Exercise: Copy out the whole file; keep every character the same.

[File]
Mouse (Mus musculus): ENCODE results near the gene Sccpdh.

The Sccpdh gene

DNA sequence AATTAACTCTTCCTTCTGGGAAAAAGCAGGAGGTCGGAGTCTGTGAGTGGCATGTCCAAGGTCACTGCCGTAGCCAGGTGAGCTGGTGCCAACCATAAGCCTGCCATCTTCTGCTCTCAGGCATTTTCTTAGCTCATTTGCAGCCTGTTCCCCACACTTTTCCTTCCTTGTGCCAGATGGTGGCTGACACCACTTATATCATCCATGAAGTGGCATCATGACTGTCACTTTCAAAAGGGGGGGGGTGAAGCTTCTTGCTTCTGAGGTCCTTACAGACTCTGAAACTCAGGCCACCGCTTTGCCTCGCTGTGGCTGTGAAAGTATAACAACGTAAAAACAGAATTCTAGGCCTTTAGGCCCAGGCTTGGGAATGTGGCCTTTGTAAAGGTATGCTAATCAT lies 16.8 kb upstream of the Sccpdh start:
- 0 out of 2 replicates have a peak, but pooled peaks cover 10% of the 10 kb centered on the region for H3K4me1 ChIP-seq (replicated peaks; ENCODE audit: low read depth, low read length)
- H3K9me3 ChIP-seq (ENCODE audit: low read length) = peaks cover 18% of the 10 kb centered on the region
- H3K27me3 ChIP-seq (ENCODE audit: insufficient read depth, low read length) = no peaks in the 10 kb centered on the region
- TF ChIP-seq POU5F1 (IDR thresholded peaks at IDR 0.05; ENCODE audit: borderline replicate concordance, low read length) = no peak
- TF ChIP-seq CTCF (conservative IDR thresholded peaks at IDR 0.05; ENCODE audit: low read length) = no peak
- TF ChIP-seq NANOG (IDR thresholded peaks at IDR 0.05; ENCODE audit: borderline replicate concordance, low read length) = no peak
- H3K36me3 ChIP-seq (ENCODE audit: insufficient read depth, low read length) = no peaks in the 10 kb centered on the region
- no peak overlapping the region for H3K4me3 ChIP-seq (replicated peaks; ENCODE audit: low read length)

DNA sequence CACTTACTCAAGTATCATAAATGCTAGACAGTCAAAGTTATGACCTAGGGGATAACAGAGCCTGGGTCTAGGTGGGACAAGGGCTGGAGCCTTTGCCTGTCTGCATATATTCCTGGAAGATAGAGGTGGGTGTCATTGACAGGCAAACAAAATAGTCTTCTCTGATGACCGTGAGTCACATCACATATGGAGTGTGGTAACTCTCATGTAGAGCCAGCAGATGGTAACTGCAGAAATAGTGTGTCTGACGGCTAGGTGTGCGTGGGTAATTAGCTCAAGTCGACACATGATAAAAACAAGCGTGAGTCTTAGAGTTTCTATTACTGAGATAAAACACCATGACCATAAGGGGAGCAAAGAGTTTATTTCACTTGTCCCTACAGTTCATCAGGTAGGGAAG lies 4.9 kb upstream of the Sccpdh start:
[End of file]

Mouse (Mus musculus): ENCODE results near the gene Sccpdh.

The Sccpdh gene

DNA sequence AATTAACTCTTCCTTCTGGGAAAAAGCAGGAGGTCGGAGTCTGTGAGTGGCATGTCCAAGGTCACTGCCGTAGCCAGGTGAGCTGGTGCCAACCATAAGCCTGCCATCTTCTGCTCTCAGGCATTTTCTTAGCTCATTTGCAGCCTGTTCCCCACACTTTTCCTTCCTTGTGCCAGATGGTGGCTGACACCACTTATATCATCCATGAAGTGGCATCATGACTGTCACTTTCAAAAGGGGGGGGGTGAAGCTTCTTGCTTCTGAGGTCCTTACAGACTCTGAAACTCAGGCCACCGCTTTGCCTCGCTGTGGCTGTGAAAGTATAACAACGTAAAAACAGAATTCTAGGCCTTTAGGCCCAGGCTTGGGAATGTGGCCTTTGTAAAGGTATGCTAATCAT lies 16.8 kb upstream of the Sccpdh start:
- 0 out of 2 replicates have a peak, but pooled peaks cover 10% of the 10 kb centered on the region for H3K4me1 ChIP-seq (replicated peaks; ENCODE audit: low read depth, low read length)
- H3K9me3 ChIP-seq (ENCODE audit: low read length) = peaks cover 18% of the 10 kb centered on the region
- H3K27me3 ChIP-seq (ENCODE audit: insufficient read depth, low read length) = no peaks in the 10 kb centered on the region
- TF ChIP-seq POU5F1 (IDR thresholded peaks at IDR 0.05; ENCODE audit: borderline replicate concordance, low read length) = no peak
- TF ChIP-seq CTCF (conservative IDR thresholded peaks at IDR 0.05; ENCODE audit: low read length) = no peak
- TF ChIP-seq NANOG (IDR thresholded peaks at IDR 0.05; ENCODE audit: borderline replicate concordance, low read length) = no peak
- H3K36me3 ChIP-seq (ENCODE audit: insufficient read depth, low read length) = no peaks in the 10 kb centered on the region
- no peak overlapping the region for H3K4me3 ChIP-seq (replicated peaks; ENCODE audit: low read length)

DNA sequence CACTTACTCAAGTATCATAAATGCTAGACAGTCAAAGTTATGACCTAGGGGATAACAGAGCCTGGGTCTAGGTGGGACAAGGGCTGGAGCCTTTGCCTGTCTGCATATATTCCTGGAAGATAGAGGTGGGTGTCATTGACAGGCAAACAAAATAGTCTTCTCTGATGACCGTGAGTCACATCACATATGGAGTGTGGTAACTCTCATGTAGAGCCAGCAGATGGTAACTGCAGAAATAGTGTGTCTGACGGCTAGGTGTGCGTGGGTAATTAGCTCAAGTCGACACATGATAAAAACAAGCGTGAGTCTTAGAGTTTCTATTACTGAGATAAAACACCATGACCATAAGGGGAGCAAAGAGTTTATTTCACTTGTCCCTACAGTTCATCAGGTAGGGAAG lies 4.9 kb upstream of the Sccpdh start: